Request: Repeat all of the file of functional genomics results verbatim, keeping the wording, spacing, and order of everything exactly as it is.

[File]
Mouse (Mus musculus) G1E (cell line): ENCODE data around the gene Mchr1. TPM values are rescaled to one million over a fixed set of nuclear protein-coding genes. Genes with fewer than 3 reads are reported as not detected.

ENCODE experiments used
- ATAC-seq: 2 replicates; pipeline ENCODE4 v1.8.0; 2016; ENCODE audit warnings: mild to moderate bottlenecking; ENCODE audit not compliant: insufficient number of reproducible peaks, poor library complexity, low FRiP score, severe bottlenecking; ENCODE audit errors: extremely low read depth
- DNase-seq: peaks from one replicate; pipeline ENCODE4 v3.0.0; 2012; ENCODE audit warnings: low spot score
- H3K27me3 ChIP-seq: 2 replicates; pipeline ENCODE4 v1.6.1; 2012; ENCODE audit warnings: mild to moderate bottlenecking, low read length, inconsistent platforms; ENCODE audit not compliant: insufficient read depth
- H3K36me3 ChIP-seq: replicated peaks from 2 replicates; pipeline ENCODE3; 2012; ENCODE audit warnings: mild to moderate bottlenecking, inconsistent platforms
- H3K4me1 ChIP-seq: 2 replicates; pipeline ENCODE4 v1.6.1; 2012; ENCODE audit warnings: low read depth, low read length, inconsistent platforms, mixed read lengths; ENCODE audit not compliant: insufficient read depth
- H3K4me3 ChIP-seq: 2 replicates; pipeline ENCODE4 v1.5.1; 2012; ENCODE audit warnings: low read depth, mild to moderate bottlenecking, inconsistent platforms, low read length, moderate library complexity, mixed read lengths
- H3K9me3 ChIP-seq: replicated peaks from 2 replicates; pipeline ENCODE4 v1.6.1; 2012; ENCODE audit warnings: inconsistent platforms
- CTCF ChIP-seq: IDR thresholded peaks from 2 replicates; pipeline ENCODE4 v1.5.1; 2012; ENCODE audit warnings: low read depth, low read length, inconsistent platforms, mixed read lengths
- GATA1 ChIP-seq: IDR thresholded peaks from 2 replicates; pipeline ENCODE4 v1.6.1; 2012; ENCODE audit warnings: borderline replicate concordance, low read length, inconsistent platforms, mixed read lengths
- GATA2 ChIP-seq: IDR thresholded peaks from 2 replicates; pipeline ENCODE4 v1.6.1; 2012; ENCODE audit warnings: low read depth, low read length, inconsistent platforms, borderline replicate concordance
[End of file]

Mouse (Mus musculus) G1E (cell line): ENCODE data around the gene Mchr1. TPM values are rescaled to one million over a fixed set of nuclear protein-coding genes. Genes with fewer than 3 reads are reported as not detected.

ENCODE experiments used
- ATAC-seq: 2 replicates; pipeline ENCODE4 v1.8.0; 2016; ENCODE audit warnings: mild to moderate bottlenecking; ENCODE audit not compliant: insufficient number of reproducible peaks, poor library complexity, low FRiP score, severe bottlenecking; ENCODE audit errors: extremely low read depth
- DNase-seq: peaks from one replicate; pipeline ENCODE4 v3.0.0; 2012; ENCODE audit warnings: low spot score
- H3K27me3 ChIP-seq: 2 replicates; pipeline ENCODE4 v1.6.1; 2012; ENCODE audit warnings: mild to moderate bottlenecking, low read length, inconsistent platforms; ENCODE audit not compliant: insufficient read depth
- H3K36me3 ChIP-seq: replicated peaks from 2 replicates; pipeline ENCODE3; 2012; ENCODE audit warnings: mild to moderate bottlenecking, inconsistent platforms
- H3K4me1 ChIP-seq: 2 replicates; pipeline ENCODE4 v1.6.1; 2012; ENCODE audit warnings: low read depth, low read length, inconsistent platforms, mixed read lengths; ENCODE audit not compliant: insufficient read depth
- H3K4me3 ChIP-seq: 2 replicates; pipeline ENCODE4 v1.5.1; 2012; ENCODE audit warnings: low read depth, mild to moderate bottlenecking, inconsistent platforms, low read length, moderate library complexity, mixed read lengths
- H3K9me3 ChIP-seq: replicated peaks from 2 replicates; pipeline ENCODE4 v1.6.1; 2012; ENCODE audit warnings: inconsistent platforms
- CTCF ChIP-seq: IDR thresholded peaks from 2 replicates; pipeline ENCODE4 v1.5.1; 2012; ENCODE audit warnings: low read depth, low read length, inconsistent platforms, mixed read lengths
- GATA1 ChIP-seq: IDR thresholded peaks from 2 replicates; pipeline ENCODE4 v1.6.1; 2012; ENCODE audit warnings: borderline replicate concordance, low read length, inconsistent platforms, mixed read lengths
- GATA2 ChIP-seq: IDR thresholded peaks from 2 replicates; pipeline ENCODE4 v1.6.1; 2012; ENCODE audit warnings: low read depth, low read length, inconsistent platforms, borderline replicate concordance